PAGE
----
We play a four part version which we learned from Phil Cook, a Mohawk Indian from upstate New York. The dance fiddling tradition among the Mohawks dates back to the 17th century, when Jesuit missionaries taught them French "contré" dancing.

14. My Love Is But A Lassie

This old British Isles tune was known in the US by 1820, and was published in Knauff's Virginia Reels under the title of Richmond Blues. Over the years it has become popular all over the country and has acquired many names including Too Young to Marry, Sweet Sixteen, Chinky Pin, Lead Out, Fourth of July, Buffalo Nickel, and Hair in the Butter.

15. Home Sweet Home*

As the families traveling with Ezra Meeker in 1852 floated on a raft down the Columbia River from the Dalles, "the ladies began in sweet subdued voices to sing the old familiar song of Home Sweet Home, whereupon others of the party joined in the chorus... At the moment of gliding under the shadow of the high mountain, the second verse was begun, but was never finished.... When the second line of the second verse was reached, ... instead of song, sobs and outcries of grief poured forth from all lips.... It could truly be said no dry eyes were left nor aching heart but was relieved."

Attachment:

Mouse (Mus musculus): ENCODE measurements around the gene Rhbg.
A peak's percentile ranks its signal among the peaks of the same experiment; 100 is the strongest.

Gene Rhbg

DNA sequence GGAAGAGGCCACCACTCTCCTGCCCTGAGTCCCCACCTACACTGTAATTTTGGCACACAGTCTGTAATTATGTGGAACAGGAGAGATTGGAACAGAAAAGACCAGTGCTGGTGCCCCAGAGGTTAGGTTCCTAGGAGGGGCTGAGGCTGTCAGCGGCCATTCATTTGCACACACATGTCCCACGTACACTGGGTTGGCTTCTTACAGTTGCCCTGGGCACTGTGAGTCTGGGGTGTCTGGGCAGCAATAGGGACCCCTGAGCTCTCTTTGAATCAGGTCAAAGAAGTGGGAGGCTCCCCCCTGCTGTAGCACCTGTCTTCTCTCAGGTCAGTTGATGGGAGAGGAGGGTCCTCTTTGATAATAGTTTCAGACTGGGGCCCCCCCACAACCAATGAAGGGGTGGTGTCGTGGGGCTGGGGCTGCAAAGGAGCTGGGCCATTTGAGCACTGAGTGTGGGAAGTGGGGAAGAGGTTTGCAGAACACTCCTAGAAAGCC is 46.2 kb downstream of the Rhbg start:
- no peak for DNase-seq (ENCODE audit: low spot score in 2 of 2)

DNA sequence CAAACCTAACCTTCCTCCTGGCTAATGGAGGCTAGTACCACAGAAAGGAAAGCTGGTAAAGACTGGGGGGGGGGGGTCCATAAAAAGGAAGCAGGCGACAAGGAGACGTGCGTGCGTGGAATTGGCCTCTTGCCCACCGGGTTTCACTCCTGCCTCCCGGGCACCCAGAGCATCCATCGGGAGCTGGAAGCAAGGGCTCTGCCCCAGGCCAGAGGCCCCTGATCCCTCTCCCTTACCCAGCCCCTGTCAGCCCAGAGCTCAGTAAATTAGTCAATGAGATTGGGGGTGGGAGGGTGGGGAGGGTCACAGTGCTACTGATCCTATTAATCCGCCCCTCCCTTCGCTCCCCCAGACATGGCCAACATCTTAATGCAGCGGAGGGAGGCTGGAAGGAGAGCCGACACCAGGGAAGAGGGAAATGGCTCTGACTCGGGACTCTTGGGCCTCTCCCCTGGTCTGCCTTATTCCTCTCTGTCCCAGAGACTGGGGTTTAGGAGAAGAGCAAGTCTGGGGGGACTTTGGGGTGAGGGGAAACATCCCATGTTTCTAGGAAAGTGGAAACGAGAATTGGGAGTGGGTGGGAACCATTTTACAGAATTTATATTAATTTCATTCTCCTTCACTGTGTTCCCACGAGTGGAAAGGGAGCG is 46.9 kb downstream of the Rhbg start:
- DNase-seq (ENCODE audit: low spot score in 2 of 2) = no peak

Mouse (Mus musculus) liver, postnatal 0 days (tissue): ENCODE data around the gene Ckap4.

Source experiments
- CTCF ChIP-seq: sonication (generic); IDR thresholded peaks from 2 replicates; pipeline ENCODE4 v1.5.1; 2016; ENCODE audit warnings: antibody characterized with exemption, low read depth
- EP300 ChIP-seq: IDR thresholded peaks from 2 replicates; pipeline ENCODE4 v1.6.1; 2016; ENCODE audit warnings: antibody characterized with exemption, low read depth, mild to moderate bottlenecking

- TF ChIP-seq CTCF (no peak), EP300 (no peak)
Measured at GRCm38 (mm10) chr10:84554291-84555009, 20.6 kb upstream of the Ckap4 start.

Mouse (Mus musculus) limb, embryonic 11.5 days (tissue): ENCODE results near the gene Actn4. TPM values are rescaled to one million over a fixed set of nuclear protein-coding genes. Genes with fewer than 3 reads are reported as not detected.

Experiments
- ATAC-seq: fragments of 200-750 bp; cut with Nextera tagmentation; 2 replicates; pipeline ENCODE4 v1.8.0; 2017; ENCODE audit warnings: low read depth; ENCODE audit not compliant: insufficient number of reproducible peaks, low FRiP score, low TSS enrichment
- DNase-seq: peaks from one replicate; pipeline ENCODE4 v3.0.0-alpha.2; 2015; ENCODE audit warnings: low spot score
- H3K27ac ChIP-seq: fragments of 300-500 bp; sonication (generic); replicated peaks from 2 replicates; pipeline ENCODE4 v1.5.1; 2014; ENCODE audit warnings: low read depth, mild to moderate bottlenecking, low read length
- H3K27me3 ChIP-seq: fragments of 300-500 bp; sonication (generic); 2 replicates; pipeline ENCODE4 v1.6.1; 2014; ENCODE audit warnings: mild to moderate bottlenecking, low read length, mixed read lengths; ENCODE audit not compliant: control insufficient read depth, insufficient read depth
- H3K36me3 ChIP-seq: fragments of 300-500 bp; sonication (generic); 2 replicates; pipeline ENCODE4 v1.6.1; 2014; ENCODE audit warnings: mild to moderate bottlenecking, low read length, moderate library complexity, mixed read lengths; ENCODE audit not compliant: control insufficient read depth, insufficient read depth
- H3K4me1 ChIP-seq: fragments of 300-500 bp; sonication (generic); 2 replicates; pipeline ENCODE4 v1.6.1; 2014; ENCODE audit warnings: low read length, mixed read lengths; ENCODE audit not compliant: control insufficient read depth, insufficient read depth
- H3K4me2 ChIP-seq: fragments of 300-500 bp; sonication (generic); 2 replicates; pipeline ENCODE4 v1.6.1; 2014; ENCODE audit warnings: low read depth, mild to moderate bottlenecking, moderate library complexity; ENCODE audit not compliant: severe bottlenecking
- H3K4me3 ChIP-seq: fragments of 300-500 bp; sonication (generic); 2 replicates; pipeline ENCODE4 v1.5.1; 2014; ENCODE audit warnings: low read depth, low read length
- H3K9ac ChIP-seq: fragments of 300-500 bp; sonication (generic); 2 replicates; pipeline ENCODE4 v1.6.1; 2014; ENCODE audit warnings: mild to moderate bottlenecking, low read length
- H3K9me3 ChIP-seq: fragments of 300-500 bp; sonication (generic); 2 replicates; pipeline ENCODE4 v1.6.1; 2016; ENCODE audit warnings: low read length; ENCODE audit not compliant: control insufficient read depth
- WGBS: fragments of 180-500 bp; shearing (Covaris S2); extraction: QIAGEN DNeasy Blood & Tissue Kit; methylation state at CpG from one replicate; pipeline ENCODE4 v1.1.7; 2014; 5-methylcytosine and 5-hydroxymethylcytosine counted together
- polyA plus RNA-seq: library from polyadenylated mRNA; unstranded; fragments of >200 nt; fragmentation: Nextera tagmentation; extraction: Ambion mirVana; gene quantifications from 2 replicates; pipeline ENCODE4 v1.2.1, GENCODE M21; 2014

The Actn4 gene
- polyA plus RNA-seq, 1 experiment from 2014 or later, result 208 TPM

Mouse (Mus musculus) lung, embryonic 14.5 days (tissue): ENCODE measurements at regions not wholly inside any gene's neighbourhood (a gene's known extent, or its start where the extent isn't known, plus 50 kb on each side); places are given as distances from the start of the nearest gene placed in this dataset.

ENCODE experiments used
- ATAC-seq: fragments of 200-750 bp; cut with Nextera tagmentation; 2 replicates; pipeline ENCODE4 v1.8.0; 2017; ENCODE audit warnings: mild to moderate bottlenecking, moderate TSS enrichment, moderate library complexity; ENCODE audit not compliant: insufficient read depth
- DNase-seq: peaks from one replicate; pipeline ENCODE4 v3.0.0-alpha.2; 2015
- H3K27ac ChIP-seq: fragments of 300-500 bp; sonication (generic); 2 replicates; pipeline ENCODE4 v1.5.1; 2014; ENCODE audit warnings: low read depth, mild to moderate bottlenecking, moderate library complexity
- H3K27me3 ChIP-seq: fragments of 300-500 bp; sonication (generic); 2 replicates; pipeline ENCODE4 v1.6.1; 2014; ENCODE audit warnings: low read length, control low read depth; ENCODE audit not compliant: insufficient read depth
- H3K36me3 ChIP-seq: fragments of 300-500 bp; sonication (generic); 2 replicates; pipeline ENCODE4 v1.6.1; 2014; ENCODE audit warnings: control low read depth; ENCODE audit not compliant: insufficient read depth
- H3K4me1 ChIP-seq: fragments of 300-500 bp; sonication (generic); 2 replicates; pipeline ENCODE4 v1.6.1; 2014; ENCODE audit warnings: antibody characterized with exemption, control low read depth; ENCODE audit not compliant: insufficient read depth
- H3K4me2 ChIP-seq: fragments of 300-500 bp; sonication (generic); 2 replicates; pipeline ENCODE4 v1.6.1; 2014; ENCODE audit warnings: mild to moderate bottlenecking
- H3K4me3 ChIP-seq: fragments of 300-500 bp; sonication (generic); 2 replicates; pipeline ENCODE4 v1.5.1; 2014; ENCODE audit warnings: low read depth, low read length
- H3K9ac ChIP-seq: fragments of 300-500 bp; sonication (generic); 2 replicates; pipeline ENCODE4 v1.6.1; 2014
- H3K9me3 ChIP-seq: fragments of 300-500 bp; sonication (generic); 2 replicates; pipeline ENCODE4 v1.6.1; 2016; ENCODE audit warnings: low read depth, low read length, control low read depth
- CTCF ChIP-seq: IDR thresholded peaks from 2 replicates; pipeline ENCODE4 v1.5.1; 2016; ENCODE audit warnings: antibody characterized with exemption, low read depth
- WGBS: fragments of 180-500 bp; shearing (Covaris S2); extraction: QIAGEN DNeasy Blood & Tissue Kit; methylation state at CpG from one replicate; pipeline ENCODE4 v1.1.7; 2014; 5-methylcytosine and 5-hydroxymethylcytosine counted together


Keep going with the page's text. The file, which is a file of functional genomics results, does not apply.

The melody was adapted by Henry Bishop from a Sicilian air, the words were written by John Howard Payne, and the song was first performed in 1823 as part of a play called "Clari, or the Maid of Milan." It became very popular, and was soon adapted for dancing in waltz tempo. By the late 19th and early 20th centuries it had become the traditional last waltz of the evening at dances in pioneer communities.

16. Detroit Schottische

Adam Couse, a dancing master who owned a music store in Detroit, Michigan, published this tune in 1853. 100,000 copies were sold, a huge hit by the standards of the day. A better known name for it is Flop Eared Mule, often played as a hoedown. It is the theme song of the Washington State Old Time Fiddlers Association, which was formed to perpetuate the dance music of the pioneers.

17. Turkey in the Straw

The minstrel song Old Zip Coon used this melody when it was first printed in 1834, and the title Turkey in the Straw first appeared in 1861. It was a common fife tune during the Civil War, was played for square dancing in the Northwest by the 1870's, and has become probably the best known fiddle tune in America. We couldn't resist the temptation to add some 20th century "hot licks."